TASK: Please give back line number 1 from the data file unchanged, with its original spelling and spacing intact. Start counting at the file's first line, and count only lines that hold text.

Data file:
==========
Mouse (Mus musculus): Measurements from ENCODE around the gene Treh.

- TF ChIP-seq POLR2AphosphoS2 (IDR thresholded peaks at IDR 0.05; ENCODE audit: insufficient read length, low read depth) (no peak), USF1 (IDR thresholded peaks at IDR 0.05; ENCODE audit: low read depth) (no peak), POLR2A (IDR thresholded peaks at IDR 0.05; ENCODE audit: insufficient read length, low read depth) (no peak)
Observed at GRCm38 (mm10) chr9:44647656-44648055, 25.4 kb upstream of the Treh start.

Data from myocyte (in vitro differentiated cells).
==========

Mouse (Mus musculus): Measurements from ENCODE around the gene Treh.